- The “Fight for $15” is nothing more than compulsory unemployment for the low-skilled
- Advocates, including the NC Justice Center, ignore common sense and basic economics
- Minimum wage laws end up harming the very people they are supposedly designed to help
The “Fight for $15” is an effort to raise unemployment and deny opportunities for society’s most vulnerable.
Criminalizing voluntary work agreements has no place in a free society. There should be no government restrictions on wages at all, and raising the minimum wage serves to increase the financial hardship of low-skill workers, especially minorities.
Sadly, yet predictably, the NC Justice Center ignores these issues in their recent report titled “Why raising the minimum wage is good for everyone in North Carolina.”
Following are five major flaws that discredit their report:
1. Why Not More, Why Not Now?
The Justice Center report lends support for a legislative initiative that will raise North Carolina’s minimum wage from $7.25 to $15 an hour by 2024, a move they claim “will transform thousands of low-wage jobs into good paying, family supporting jobs without increasing overall unemployment.”
But why so stingy? Why only $15 an hour, not $25 or $50? And if there is no downside in the form of increased unemployment, why phase it in over four or five years and not implement it immediately?
The report is silent on these issues.
2. Rise of the Machines
Part of a business’ decision regarding the production process involves the labor to capital ratio. That is, how many workers they employ relative to the amount of capital goods being used in production.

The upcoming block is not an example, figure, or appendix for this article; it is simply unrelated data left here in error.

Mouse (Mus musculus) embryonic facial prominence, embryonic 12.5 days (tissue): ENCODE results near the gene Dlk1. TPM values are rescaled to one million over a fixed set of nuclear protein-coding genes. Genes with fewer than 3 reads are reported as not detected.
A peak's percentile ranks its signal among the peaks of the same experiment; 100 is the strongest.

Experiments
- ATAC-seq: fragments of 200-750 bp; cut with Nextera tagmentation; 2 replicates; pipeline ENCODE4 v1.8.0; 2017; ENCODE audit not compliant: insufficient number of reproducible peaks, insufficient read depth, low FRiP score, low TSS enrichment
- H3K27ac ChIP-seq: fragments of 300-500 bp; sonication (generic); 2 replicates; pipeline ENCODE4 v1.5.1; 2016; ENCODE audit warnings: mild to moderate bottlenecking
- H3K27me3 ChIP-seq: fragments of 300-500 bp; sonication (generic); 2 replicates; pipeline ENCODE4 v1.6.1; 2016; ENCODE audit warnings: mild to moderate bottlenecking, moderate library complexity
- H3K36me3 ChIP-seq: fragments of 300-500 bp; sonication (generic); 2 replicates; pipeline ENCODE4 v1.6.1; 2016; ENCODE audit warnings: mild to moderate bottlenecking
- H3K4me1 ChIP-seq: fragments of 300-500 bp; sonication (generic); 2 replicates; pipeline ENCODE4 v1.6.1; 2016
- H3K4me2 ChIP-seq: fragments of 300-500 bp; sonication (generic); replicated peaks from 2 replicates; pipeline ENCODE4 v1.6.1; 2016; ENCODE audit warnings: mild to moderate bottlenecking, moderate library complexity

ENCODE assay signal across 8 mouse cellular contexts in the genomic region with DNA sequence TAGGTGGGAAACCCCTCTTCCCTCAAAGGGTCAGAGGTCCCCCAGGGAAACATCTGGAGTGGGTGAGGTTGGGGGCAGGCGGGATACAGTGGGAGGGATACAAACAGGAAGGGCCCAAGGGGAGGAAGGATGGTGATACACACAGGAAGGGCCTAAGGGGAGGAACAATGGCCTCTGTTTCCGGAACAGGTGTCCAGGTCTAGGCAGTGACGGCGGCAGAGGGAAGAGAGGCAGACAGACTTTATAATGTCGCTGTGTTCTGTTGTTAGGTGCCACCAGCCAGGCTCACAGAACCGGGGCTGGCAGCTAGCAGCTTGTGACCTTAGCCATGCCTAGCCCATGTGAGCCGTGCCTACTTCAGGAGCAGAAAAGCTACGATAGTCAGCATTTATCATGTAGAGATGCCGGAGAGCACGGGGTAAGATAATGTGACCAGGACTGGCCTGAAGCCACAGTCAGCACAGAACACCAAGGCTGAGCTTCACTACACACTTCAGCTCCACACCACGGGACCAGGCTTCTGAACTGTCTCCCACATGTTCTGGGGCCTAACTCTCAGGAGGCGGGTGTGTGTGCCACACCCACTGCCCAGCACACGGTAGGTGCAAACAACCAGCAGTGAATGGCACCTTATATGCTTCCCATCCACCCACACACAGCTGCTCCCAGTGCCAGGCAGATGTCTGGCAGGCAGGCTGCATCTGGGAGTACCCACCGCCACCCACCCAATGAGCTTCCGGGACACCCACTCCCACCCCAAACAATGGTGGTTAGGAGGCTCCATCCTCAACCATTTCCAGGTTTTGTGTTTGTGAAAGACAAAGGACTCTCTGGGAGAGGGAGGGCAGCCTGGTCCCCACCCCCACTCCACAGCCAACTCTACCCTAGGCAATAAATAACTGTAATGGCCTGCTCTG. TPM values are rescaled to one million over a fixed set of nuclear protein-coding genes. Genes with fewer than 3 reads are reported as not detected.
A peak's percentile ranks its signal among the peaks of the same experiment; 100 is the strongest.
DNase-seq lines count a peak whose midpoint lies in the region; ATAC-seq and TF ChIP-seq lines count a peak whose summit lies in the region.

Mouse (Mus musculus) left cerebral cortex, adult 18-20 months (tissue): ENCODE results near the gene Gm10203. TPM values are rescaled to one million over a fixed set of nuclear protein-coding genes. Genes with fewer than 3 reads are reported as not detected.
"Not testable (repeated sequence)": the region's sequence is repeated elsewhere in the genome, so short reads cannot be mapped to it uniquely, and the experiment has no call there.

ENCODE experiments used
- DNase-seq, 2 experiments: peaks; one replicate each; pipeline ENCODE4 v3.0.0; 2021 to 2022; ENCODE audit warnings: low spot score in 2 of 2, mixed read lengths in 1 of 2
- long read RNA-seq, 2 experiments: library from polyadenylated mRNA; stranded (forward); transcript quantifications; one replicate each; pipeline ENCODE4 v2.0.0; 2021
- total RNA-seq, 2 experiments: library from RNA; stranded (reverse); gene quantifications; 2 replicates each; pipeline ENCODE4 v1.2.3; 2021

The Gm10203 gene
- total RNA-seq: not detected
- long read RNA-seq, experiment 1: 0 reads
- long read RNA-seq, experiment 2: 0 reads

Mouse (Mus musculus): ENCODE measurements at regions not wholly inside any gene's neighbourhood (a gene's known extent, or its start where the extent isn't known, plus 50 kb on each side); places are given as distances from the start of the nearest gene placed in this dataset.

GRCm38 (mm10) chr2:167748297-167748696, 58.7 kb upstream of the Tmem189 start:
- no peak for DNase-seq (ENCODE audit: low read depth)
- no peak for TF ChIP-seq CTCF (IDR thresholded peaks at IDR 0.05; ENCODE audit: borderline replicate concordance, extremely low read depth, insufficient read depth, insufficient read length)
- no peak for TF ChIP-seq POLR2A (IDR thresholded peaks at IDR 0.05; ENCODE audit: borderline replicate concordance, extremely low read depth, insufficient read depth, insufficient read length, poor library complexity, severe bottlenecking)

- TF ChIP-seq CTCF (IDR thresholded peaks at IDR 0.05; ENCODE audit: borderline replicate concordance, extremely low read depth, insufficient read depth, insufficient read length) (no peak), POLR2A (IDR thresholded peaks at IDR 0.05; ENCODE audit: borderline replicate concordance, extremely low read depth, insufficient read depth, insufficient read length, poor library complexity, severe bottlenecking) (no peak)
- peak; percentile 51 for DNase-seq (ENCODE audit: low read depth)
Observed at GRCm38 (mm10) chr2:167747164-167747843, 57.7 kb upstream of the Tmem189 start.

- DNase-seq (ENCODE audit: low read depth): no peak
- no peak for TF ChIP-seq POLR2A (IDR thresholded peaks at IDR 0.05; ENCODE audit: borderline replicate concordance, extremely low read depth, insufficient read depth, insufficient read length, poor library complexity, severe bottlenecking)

When labor becomes more expensive relative to machinery or automation, then naturally employers will tend to utilize more automation and less human labor.
The Justice Center report’s claim that a minimum wage increase to $15 an hour would result in the “160,000 people working in the food services industry” receiving “almost $6,000 more every year, lifting their wages above poverty level” with no downside is quite naïve.
In 2017, Wendy’s announced its plans to install self-service kiosks in 1,000 of its locations, to “help reduce labor costs” according to COO Robert Wright. The head of Hardee’s and Carl Jr.’s parent company similarly said in a 2016 interview that “higher minimum wages made restaurant automation more attractive.”
In New York City, jobs in the car wash industry have been decimated and driven into the black market because of increased automation since the announcement in 2016 that the minimum wage in New York City would increase to $15 an hour on Jan. 1.
While not the only factor facilitating the automation of low-skill jobs, minimum wage hikes are certainly quickening the pace and leaving fewer work options for the low-skilled population.